"It's starting to get ugly..."
Greece should get out as fast as it can, all member countries should, especially the poorer ones. There is no benign or even economically viable future for any of them in the Union. A future inside the union is infinitely more frightening than one outside. What is evident by now is that the troika creditors don’t come to the table to negotiate, they come to impose their will. And those countries that carry the most debt are most vulnerable to the threats flung across the table. If you don’t get out, in time Germany will decide what you can eat, what your children learn in school, and how you are to behave. You will no longer live in sovereign nations.
Central bankers have promised ad nauseum to keep rates low for long periods of time. And they have delivered. Their claim is that this helps the economy recover, but that is just a silly idea. What it does do is help create the illusion of a recovering economy. What we have is the financial system posing as the economy. And a vast majority of people falling for that sleight of hand. Now the central bankers come face to face with Hyman Minsky’s credo that ‘Stability Breeds Instability’. Ultra low rates (ZIRP) are not a natural phenomenon, and that must of necessity mean that they distort economies in ways that are inherently unpredictable. For central bankers, investors, politicians, everyone. That is the essence of what is being consistently denied, all the time.
Although a slew of ‘experts’ say the darndest things (e.g.Bloomberg ‘Intelligence’s Carl Riccadonna: “You had equity markets benefit from QE, but eventually QE also jump-started the broader recovery.. Ultimately everyone’s benefiting.”), we can’t get rid of this one other nagging question: who needs an expert to tell them that today’s markets are riddled with bubbles, given that they are the size of obese gigantosauruses about to pump out quadruplets?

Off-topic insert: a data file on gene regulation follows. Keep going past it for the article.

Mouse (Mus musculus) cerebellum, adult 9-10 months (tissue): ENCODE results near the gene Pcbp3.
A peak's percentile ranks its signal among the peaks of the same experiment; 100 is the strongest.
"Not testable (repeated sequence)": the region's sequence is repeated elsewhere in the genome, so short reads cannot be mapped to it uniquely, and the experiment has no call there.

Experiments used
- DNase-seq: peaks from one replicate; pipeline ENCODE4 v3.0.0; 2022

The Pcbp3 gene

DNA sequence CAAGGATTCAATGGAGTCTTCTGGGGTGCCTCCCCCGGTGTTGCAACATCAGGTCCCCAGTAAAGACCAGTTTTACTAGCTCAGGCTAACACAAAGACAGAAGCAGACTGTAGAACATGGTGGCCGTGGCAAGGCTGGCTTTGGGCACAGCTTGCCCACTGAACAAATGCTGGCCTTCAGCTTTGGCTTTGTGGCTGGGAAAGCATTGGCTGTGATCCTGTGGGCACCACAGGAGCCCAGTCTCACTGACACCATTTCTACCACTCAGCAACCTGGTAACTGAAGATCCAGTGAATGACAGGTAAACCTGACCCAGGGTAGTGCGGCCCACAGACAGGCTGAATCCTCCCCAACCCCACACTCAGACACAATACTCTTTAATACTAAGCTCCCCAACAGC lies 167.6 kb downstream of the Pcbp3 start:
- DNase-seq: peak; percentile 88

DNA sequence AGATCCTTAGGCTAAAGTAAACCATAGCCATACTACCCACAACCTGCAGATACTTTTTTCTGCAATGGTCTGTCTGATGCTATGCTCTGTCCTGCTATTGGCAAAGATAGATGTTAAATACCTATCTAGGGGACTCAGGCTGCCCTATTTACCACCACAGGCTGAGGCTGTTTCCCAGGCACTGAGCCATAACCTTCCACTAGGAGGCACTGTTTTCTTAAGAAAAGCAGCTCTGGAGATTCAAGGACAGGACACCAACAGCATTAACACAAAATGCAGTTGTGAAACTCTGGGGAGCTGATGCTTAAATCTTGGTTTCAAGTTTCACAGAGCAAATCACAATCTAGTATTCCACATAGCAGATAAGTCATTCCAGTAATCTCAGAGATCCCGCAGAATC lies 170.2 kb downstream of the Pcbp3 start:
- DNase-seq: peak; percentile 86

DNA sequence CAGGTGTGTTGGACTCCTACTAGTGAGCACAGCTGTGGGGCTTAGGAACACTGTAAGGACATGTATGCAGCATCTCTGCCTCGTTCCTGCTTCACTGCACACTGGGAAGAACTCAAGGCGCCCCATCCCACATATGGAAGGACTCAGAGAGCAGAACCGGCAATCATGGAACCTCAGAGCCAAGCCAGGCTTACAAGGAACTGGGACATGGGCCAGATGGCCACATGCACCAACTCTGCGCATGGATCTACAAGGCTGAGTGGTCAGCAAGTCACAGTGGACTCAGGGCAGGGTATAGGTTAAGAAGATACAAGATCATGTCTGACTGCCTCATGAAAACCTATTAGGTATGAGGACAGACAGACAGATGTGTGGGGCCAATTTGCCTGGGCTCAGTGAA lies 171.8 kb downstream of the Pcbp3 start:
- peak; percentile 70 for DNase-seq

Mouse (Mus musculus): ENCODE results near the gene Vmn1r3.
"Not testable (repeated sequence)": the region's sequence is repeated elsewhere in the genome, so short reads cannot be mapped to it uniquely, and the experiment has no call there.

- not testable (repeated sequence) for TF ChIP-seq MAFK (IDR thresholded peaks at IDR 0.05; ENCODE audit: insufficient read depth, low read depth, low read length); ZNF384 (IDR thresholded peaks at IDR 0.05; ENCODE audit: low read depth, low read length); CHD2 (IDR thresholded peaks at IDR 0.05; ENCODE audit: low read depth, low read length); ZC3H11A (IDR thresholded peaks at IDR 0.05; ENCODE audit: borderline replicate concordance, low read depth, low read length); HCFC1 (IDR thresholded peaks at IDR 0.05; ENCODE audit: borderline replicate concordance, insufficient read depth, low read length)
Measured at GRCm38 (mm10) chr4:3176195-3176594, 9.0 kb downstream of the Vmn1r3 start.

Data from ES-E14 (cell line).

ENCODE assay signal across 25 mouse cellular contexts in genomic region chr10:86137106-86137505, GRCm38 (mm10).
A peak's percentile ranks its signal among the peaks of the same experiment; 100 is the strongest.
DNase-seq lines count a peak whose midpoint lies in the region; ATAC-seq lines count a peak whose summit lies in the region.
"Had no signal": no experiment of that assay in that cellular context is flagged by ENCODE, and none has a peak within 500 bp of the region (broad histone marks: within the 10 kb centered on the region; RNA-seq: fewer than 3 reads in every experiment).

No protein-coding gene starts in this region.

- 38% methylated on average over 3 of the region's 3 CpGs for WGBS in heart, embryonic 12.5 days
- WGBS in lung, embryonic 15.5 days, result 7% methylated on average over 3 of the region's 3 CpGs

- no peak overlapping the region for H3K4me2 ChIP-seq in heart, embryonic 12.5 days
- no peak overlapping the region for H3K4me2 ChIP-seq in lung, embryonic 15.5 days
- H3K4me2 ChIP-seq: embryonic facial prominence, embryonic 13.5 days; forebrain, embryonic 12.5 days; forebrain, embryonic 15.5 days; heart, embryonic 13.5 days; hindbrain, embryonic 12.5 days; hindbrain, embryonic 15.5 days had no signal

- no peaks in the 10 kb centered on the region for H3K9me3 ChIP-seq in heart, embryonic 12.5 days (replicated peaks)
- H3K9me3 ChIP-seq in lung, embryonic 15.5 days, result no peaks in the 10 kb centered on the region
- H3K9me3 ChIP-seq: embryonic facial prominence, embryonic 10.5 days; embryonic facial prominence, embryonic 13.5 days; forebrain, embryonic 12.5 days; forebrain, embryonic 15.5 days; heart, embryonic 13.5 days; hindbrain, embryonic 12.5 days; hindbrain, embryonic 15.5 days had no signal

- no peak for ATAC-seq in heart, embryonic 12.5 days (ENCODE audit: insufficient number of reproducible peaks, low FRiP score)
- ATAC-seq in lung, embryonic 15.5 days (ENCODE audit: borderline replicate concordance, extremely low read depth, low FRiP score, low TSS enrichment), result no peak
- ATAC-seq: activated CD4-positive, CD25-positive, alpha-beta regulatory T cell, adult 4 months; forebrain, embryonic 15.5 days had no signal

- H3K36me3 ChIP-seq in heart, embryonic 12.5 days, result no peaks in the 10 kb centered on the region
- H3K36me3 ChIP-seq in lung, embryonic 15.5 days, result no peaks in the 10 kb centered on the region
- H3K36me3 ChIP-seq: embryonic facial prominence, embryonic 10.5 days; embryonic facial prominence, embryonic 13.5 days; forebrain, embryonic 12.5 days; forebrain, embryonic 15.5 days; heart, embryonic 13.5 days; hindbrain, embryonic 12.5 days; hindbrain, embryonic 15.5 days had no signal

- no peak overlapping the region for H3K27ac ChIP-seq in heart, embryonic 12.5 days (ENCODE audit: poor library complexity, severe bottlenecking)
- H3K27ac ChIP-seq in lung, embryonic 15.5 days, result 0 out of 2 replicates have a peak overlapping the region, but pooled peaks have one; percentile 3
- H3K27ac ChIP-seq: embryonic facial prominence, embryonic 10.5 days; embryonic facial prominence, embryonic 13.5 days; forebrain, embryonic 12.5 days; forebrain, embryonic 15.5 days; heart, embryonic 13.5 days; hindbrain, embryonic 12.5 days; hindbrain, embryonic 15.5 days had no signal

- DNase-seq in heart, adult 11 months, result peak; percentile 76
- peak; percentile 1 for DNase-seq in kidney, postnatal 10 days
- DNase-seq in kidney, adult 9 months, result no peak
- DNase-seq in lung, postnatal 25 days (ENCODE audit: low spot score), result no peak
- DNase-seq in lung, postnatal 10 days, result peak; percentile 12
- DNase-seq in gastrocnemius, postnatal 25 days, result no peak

Taibbi called Goldman "a great vampire squid wrapped around the face of humanity." This time, their victim was Sarvshreshth Gupta, a rookie analyst just 22 years old from the University of Pennsylvania. Gupta was found dead in a parking lot next to his apartment building on the corner of Sacramento Street and Brooklyn Place in San Francisco. He apparently fell from the building.After working 100 hours a week, he told his father, "This job is not for me." In March, he quit. However, like the crazy woman in Fatal Attraction, Goldman was not going to be ignored.
Like Houston, the financial system has been flooded with liquidity over recent years which has ultimately only had one place to flow - the financial markets. That excess liquidity has sent prices soaring to record highs despite weakting macro economic data. While many hope that the Central Banks can somehow figure out how to keeps the rivers of liquidity from overflowing their banks, history suggests that eventually bad things will happen. Of course, for investors, that translates into a significant and irreperable loss of capital.